CUOSC History

CUOSC has opened an exciting new chapter in its history. As we move into 2024 we will be working with United’s new owners to build a football club we can all be proud of.

American businessman Tom Piatak and his family have taken control and have made it clear they will embrace and involve supporters as they try to move the Blues into the 21st century.

To allow their takeover to go through CUOSC agreed to reduce our shareholding from 25.4% to 10%.

However, by continuing to grow our membership, we believe, we can play a big part in the club’s future.

CUOSC has been around for 22 years – and we want to be around for another 22 and longer.

That is why we are laying new foundations which we hope will make the organisation stronger than ever. We are determined to become more relevant and more representative of fans.

But how did it all begin?

Younger fans may not be aware of the history.

Infamous chairman Michael Knighton was at the root of it all. Knighton took over the Blues in 1992 promising the club would be in the Premier League in 10 years.

After early success things started to go wrong, the club went into decline and he became increasingly unpopular with fans fed up of the shenanigans behind the scenes.

In March 2001 four Blues fans met in a pub outside Carlisle. They didn’t know each other, but they all had a common goal – to get an organisation together to protest against Knighton’s ownership and to ultimately buy a share of their club.

They were: Kate Rowley a former police officer who was working for the Police Federation; John Wilson a Carlisle-based lawyer; Alan Steel a long-time supporter living in South Wales and Brian Hall who had been involved with the supporters’ club and had recently set up the Cumbrians Independent Supporters’ Association (CISA).

They signed an initial constitution, following guidelines from Supporters Direct – a government-backed initiative that had begun the previous year – and came up with the name Carlisle and Cumbria United Independent Supporters Trust (CCUIST).

There was widespread support and on May 5, 2001 almost 2000 people attended a meeting in the Sands centre and the supporters’ trust was born.

Within a few months they had more than 1000 members and a significant financial war chest.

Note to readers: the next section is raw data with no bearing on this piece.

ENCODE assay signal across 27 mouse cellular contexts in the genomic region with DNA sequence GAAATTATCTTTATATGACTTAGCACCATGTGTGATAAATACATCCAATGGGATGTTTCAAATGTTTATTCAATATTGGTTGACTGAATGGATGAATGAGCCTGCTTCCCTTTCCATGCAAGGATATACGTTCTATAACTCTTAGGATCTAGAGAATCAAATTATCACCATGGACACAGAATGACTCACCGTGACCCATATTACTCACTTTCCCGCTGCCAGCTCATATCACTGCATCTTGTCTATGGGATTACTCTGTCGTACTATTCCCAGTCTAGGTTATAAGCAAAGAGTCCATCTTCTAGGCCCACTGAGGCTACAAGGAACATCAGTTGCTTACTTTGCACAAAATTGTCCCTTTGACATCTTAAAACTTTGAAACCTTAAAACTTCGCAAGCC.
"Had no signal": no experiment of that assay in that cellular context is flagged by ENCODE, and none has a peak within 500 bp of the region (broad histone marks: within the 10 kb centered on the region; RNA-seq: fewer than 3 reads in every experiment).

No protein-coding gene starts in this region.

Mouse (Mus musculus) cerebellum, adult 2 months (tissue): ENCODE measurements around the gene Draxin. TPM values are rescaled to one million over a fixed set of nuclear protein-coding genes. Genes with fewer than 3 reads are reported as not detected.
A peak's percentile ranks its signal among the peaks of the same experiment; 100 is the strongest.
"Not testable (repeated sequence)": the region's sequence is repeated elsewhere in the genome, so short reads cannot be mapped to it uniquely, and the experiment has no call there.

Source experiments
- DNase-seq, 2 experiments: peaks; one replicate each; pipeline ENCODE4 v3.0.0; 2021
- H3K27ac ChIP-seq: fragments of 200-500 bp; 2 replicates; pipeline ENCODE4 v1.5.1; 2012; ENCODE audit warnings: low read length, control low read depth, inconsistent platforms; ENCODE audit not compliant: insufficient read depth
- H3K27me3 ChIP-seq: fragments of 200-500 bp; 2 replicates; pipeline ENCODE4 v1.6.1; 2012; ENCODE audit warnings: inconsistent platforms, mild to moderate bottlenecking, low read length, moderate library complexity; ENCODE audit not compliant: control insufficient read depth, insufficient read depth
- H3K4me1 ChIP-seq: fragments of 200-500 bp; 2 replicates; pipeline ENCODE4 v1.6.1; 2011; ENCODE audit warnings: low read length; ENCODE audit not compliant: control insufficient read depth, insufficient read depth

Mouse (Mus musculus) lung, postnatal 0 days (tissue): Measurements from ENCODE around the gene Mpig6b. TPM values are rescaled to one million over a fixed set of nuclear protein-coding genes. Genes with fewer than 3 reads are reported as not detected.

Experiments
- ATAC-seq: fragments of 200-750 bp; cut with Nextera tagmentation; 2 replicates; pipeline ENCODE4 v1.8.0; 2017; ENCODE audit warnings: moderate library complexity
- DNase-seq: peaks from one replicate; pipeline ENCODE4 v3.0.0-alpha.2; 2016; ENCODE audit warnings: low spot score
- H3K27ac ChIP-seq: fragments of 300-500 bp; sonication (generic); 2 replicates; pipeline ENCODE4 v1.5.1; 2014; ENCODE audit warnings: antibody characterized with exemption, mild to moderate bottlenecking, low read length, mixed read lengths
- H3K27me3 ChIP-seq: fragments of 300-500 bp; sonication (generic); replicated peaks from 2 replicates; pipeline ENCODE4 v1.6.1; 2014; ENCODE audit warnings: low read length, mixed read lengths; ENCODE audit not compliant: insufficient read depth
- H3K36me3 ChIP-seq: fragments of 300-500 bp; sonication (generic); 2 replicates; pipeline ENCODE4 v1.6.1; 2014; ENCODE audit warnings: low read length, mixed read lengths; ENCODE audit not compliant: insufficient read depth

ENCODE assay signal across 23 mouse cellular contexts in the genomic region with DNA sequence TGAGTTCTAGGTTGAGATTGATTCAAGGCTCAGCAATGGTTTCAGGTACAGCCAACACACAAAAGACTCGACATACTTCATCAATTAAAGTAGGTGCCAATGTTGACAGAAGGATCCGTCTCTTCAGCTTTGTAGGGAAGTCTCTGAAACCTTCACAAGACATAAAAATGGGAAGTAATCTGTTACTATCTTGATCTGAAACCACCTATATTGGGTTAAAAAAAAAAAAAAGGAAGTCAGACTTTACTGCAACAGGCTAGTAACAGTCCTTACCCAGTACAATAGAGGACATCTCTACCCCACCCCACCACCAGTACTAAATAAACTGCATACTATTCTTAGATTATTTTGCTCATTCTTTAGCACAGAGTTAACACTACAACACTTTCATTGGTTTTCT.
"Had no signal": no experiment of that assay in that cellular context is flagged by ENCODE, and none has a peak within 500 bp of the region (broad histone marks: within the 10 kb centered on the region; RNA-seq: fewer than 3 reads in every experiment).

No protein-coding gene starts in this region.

Knighton came under more pressure to sell. Then in May 2002 the club went into administration. Fans vowed to boycott United the following season. Season ticket sales dried up – only seven had been sold by late July – and Knighton finally agree to move on.

Irish businessman John Courtenay came to the rescue and was eager to work with supporters.

In early 2003 he signed an historic agreement with CCUIST allowing fans to own up to 40% of the club’s Holdings Company.

It would be nice to say things have run smoothly ever since. Unfortunately, that was not the case.

Courtenay was succeeded by local builder Fred Story and long running legal wrangles meant it wasn’t until 2006 that CCUIST, who had by now changed their name to the United Trust, eventually acquired a 25.4% stake in the club.

The total cost to the Trust was just under £800,000. The money was raised thanks largely to a £600,000 donation from insurance magnate and Gretna FC owner Brooks Mileson.

The trust was also grateful to a number of individuals who helped with the legal fees and, particularly, long-standing Trust stalwart Norman Steel, whose loan enabled the deal to be completed.

The stake meant the United Trust became a significant shareholder with power to block special resolutions and with the right to veto major new share issues.

In 2008 Story relinquished the ownership and just over a year later Andrew Jenkins, a board member since the 1950s, once again became the largest shareholder – just as he was before Knighton arrived on the scene.

The board’s relationship with the Trust remained frosty, to say the least. But over time it began to thaw and in 2015 the Trust underwent internal reform and changed its name to Carlisle United Official Supporters Club (CUOSC).

We were given representation on both the club’s Holdings Board and the 1921 Operational board but we could easily be outvoted.

It also soon became clear the United’s financial position was unsustainable.

As the club looked for new investment there were a number of failed takeover attempts before the owners gratefully accepted a loan facility from retail company Edinburgh Woollen Mill. It was believed that EWM’s involvement might lead to a change of control at Brunton Park.

In 2019 CUOSC joined confidential talks to bring this about. Although a deal was eventually agreed, by the end of the year it became clear that the assurances required by the EFL were not acceptable to EWM.

Still working under a confidentiality agreement attempts were made to reach a revised arrangement.

CUOSC were once again asked to dilute our shareholding but this time there would have been no change of control at the club. This wasn’t acceptable to our members or the general fan base and we couldn’t support such an arrangement.

However, we did stay in negotiations until the Covid pandemic and EWM going into administration meant there was no hope of finding a solution.

This left United owing EWM around £2.4million. The debt was novated to Purepay Retail and became a major stumbling block to further hopes of a takeover.

That was until the Piatak family came along.

Over the last 18 months there have been major changes to the CUOSC board which has left us with a young and energetic board that is ready to face the challenges ahead.